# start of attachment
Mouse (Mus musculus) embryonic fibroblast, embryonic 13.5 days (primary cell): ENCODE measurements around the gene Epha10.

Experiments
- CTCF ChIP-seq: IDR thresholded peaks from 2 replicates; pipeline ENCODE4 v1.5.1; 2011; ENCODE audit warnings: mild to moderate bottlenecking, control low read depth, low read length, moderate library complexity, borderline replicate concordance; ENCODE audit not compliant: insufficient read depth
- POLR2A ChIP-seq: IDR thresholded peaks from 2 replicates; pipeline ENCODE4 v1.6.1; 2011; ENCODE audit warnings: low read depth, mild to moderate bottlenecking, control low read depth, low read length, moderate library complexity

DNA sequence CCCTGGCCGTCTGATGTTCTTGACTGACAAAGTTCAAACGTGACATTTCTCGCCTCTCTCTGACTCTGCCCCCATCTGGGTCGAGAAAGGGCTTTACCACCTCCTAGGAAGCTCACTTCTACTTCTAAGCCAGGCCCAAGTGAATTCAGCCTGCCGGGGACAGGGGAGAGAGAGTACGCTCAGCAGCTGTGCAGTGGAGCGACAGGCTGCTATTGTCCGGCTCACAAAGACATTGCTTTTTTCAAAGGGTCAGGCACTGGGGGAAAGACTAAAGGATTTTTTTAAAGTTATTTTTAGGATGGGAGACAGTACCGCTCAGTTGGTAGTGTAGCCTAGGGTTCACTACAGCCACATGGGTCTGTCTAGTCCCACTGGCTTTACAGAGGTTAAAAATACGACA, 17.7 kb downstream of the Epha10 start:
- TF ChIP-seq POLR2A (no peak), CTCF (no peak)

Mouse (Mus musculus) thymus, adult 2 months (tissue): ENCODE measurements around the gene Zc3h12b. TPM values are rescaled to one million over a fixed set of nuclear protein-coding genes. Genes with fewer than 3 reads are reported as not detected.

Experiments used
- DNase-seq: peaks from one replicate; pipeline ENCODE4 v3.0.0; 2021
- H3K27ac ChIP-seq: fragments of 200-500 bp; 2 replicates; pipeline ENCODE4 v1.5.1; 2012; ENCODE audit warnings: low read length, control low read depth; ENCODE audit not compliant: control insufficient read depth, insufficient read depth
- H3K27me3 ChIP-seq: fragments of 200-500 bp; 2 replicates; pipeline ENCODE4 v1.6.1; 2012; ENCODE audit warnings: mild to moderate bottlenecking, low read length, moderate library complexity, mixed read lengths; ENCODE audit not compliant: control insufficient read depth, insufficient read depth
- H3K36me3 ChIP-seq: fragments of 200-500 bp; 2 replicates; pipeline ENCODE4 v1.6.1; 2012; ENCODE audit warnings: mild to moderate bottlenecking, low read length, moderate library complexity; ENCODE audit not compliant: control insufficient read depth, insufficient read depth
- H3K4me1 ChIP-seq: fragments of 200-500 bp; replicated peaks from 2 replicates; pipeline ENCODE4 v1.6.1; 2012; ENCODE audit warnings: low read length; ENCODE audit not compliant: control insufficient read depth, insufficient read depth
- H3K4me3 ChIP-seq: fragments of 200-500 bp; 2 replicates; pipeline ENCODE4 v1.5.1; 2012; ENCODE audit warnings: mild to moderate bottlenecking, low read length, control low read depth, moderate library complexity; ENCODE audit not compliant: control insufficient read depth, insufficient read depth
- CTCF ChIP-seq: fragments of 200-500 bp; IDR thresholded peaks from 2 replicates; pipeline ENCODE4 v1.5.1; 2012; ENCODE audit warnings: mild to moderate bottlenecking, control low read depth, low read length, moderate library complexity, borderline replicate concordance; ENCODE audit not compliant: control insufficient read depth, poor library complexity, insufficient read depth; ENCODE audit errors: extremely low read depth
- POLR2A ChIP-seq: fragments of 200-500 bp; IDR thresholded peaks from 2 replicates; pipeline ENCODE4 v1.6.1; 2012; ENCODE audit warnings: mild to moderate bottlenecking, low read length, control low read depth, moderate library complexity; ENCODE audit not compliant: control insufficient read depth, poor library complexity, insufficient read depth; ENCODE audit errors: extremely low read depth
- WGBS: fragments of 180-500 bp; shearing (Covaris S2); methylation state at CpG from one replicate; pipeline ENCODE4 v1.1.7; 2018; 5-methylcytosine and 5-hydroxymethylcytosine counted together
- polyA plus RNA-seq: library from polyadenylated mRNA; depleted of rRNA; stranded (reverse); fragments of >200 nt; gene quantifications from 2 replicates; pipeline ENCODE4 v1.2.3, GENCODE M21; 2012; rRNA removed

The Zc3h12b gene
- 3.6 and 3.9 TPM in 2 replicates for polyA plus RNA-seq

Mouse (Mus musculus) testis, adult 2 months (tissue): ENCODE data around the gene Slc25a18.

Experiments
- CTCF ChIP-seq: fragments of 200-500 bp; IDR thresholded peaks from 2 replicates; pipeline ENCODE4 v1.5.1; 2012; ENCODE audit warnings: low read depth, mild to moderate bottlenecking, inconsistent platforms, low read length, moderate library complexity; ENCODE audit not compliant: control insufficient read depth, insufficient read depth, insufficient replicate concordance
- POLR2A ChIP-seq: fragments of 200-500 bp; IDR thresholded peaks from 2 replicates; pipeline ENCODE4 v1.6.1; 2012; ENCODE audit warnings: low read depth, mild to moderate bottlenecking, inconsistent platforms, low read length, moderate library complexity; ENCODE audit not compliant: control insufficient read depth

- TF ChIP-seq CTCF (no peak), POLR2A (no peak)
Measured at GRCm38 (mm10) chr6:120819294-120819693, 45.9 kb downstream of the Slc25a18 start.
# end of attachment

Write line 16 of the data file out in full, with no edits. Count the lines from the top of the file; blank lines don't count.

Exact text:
- POLR2A ChIP-seq: fragments of 200-500 bp; IDR thresholded peaks from 2 replicates; pipeline ENCODE4 v1.6.1; 2012; ENCODE audit warnings: mild to moderate bottlenecking, low read length, control low read depth, moderate library complexity; ENCODE audit not compliant: control insufficient read depth, poor library complexity, insufficient read depth; ENCODE audit errors: extremely low read depth